This, of course, raises questions about what I plan to do now and if I'll ever come to accept the type of behavior that Darryl exhibited if and when I find another job. well, I will take some time off and enjoy the money that I was smart enough to save. I'll probably look for work beginning in October. I'll re-contact people about jobs that were offered to me when I was still working. I'll catch up on some of my homeless advocacy -- especially my backlog of e-mails. I've already begun to revisit people that I haven't seen in months and to re-involve myself in certain social justice issues where the groups generally meet in the evening. As for putting up with bad behavior, I'm not sure that I'll ever develop a knack for doing that.

As a point of interest, I have reason to believe that the job might not have been entirely legit. I always got paid in cash. (One time I was paid with a counterfeit $100 bill, which Yvette blamed on the Bank of America. BoA is no angel either.) I was always given carbon copies of the pay slip. I was charged $10/wk to have my uniforms washed by the uniform company. No taxes were taken out. (I probably would've been tax-empt anyway.) I'm not sure that I was ever reported to the IRS as having been her employee. In my spare time, I might look into these matters and consider litigation. Ironically, the person who found this job for me works for the Dept. of Employment Services, which is part of DC Government.

I'd be remiss if I didn't address the issue of the employability of homeless people as a whole. Fact of the matter is that homeless people develop a mentality of their own. The same can be said about cops, politicians, lawyers, gays, immigrants and many other groups. However, one of the most common elements of the homeless mentality is their unwillingness to take any mess. Having learned to live with little or nothing, the homeless are often not afraid of losing a job. This enables them to tell the boss to "take this job and shove it up.....sideways!!!!!" In this matter, I'm no exception to the rule. I actually consider myself to have good conflict-resolution skills; but, Darryl was not one for much conversation. That rendered my conflict-resolution skills useless.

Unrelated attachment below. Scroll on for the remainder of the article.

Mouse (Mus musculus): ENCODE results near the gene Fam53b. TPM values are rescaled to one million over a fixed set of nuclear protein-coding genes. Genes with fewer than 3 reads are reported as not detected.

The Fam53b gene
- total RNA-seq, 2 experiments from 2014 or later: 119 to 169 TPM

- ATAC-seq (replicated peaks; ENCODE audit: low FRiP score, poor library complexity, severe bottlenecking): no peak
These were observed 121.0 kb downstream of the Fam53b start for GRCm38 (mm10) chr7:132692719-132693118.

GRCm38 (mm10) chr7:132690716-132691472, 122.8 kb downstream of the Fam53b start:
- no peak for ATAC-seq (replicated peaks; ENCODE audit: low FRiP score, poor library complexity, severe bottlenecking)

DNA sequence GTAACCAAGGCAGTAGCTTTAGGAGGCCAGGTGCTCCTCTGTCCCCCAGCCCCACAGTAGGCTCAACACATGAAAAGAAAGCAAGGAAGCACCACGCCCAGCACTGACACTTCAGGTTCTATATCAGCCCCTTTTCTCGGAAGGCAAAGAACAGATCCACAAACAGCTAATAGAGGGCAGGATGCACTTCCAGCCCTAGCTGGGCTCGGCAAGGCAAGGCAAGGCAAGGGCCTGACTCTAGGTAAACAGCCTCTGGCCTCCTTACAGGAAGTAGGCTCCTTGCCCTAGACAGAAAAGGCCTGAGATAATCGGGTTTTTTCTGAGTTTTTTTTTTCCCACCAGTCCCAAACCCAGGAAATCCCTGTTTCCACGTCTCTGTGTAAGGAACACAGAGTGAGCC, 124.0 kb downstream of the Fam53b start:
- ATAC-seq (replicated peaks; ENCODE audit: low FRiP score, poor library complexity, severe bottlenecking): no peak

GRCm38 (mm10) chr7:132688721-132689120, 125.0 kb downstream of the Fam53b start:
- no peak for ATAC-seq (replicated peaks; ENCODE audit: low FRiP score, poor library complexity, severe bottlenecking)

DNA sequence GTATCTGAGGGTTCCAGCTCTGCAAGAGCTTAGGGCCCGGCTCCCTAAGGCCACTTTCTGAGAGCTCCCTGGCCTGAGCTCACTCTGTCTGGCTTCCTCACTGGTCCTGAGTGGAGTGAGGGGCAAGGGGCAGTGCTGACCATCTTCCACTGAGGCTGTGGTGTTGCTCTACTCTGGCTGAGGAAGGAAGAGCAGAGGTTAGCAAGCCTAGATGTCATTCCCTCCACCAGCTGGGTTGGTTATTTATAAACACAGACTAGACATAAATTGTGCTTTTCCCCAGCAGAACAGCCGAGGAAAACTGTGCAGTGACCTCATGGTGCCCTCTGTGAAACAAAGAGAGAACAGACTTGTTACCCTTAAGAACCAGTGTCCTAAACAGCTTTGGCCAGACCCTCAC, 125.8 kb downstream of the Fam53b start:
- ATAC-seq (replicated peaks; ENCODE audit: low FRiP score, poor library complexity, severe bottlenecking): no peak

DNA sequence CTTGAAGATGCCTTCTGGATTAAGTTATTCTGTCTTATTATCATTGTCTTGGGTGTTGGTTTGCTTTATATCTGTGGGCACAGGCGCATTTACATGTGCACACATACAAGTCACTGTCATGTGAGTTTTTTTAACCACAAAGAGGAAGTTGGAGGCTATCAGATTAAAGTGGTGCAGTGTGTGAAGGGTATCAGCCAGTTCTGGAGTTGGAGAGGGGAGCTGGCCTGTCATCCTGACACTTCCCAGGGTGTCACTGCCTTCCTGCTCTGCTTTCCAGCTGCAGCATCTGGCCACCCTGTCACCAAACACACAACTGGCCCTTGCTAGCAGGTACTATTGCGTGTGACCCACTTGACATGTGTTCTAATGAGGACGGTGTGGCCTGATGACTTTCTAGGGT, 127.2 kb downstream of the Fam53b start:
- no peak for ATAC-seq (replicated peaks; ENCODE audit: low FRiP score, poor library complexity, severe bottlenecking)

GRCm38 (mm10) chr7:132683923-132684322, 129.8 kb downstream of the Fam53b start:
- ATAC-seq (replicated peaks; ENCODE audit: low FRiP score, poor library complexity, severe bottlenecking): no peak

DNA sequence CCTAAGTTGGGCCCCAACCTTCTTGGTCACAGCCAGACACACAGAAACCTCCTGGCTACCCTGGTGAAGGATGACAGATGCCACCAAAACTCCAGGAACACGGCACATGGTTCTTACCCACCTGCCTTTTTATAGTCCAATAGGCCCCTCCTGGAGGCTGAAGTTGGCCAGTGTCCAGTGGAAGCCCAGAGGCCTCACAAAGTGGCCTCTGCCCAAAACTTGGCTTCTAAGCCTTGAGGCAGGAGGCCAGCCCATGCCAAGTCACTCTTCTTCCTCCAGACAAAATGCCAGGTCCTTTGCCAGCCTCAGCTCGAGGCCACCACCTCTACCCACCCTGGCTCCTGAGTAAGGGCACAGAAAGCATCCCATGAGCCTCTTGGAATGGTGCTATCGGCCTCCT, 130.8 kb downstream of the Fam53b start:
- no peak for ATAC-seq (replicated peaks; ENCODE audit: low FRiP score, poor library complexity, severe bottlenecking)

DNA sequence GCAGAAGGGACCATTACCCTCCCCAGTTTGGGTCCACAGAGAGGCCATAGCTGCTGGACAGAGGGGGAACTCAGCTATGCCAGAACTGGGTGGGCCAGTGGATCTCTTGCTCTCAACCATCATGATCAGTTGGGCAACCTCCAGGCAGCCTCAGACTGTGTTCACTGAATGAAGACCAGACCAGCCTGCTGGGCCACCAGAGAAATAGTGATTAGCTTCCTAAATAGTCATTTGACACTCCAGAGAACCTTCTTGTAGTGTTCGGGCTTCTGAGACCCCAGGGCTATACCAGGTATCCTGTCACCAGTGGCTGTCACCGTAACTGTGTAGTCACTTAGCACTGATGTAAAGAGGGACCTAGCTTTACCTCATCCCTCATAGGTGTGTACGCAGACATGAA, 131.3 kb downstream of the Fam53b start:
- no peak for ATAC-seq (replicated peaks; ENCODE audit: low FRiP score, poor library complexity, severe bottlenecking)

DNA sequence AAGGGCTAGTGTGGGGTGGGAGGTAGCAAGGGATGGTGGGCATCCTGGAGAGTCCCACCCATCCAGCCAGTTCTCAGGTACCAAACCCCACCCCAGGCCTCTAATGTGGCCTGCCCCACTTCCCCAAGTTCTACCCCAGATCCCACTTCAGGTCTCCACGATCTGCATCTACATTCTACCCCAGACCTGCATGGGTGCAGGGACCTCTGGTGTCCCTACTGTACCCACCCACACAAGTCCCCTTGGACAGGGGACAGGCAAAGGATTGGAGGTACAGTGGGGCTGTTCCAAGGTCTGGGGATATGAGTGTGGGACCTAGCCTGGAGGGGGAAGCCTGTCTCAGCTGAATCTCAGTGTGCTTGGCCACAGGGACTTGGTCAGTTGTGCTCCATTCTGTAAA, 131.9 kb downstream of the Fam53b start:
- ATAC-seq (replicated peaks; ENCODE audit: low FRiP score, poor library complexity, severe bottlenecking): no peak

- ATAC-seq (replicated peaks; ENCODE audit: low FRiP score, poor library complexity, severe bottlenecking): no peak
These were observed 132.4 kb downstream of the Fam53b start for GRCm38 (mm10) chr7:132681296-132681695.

It may turn out that homeless advocacy and other forms of social justice are the only things that I'm suited for, since they involve getting upset with the powers that be about various injustices that are being perpetrated against the poor and the voiceless. This is a use of anger that few would disagree with. It makes sense for me to choose a profession that makes use of my natural abilities and getting angry at wrong-doing comes naturally to me. It is with this truth in mind that I say,"I'm unemployed again.....OR MAYBE NOT!!!!!"

Finally, I'd like to remind people that DC Mayor Adrian Fenty was a no-show at a community meeting that was held at the Developing Families Center on September 4th, though he'd promised to attend. He had several reasons for not wanting to be there. The Trinidad community where it is located was put on lock-down by the police twice last year, about which people are still upset. The poor of DC generally hate this bourgeois, capitalist mayor anyway. And he knew that I was working there, since he gets my e-mails in four of his accounts. Maybe now that I no longer work there, he'll go to the next community meeting. If he does, that'll give me something to laugh about insomuch as it will make it look as though he was avoiding me.